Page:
Part Four, covering the period 1810-1815, was a crucial one for Southey’s career and reputation. It has, however, never before been fully documented or fully understood. By 1810 he was established in Keswick...
252. Robert Bloomfield to Mary Lloyd Baker, 12 July 1810*
City Road July 12. 1810
To Mrs Baker
When I promised myself the pleasure of meeting with you at Clare Hall I undoubtedly meant what I said but who shall say exactly what the obstacles may be that may obtrude themselves between the wish and the accomplishment! I tarried longer in Bedfordshire than I proposed, and could not do otherwise, and I learn'd from Catharine's communication that you would leave on the 2d of this month. I therefore could not meet you. Yet it is a great consolation to hear that you are so well, and that I have therefore so fair a chance of seeing you at some future time. I told Mr Baker my business with Sir G Osborn I dined with him, and felt at home. Mr Whitbread allso behaved handsomly and gave his Bedfordshire invitation &c. &c. When I said that I felt myself at home I ought to have said that I wishd the Country my home; and that radical first-planted principle in my composition can never be blotted out by London and all it can produce.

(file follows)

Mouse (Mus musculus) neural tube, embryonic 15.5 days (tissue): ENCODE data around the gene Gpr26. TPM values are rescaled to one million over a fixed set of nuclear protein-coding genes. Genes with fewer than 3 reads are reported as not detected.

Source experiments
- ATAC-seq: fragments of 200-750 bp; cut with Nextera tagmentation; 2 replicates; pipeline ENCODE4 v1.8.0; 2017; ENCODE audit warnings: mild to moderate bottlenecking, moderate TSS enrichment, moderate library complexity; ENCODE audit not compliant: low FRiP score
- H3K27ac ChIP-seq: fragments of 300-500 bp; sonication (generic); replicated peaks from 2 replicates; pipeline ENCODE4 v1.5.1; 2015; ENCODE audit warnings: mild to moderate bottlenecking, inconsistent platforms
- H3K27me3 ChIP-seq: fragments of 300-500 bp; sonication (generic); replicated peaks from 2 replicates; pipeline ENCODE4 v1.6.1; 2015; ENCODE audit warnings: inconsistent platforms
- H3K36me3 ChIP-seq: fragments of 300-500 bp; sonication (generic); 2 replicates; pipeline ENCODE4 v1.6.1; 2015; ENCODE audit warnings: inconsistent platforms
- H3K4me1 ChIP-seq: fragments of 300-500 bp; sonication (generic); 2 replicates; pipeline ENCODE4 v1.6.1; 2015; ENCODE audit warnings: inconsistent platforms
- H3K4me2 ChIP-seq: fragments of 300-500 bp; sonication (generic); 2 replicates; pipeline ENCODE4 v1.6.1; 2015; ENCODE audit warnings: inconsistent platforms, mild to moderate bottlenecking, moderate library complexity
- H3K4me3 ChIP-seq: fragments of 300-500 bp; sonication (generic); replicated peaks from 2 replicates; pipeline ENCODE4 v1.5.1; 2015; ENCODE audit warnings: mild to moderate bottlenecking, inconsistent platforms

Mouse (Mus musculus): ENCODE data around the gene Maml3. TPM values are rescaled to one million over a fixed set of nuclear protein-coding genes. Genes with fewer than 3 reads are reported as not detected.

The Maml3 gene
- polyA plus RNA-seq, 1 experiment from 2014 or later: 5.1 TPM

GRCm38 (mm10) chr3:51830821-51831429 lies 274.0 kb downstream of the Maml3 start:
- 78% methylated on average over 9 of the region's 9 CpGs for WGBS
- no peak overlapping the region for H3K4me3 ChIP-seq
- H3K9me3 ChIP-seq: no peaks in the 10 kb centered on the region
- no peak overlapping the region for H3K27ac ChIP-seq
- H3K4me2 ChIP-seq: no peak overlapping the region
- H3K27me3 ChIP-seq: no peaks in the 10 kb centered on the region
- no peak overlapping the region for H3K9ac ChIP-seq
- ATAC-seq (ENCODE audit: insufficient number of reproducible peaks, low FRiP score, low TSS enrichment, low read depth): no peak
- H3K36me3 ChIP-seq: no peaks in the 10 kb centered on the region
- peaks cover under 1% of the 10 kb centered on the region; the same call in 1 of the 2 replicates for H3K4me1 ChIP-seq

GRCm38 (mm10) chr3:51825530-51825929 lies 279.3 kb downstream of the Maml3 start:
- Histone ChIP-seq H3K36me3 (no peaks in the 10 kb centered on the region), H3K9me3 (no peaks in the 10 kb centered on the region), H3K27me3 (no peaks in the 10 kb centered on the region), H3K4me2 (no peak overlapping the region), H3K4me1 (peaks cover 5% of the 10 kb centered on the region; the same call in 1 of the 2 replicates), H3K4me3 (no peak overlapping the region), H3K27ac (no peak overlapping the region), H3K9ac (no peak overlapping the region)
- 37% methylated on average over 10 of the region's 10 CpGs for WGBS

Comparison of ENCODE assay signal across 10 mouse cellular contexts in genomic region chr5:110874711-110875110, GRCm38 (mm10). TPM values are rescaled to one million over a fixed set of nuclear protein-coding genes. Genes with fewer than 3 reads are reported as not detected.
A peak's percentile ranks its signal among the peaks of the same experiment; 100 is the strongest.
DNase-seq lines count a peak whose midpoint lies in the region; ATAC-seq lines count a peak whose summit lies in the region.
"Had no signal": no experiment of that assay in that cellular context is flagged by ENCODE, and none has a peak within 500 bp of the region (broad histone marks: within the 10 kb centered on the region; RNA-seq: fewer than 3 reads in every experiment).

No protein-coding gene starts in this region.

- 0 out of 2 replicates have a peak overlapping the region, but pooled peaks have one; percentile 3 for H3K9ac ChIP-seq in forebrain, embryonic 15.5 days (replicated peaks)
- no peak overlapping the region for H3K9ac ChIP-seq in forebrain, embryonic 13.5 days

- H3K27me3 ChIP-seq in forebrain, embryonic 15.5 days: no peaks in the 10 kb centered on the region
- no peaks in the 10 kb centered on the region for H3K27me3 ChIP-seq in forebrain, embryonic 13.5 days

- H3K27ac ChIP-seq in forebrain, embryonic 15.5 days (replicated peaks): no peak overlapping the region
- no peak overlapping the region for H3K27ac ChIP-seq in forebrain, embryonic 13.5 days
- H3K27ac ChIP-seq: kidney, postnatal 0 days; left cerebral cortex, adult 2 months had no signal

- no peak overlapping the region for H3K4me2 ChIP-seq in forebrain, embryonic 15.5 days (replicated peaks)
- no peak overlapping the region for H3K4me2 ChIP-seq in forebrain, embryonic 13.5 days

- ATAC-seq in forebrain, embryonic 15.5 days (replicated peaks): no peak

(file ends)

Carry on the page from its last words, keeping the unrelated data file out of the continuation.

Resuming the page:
Mr Baker expressed a particular desire to see my Journal, tell him that I am going over it once again and he must have patience untill the Autumn.
Charles is walking without a Crutch, and myself and Family have little to complain of.
I imagine that this will find you at Stouts Hill, and if not it will follow you no doubt. In the mean time I rest assured that you will, when convenient, write to me and inform me of the health of yourself and Children whom I should like to see, and allso to remember me to Mr B, and All Friends at Stouts Hill, And with these hopes, being much fatigued with writing and other persuits, I take my leave for the present, and Am
Most truly yours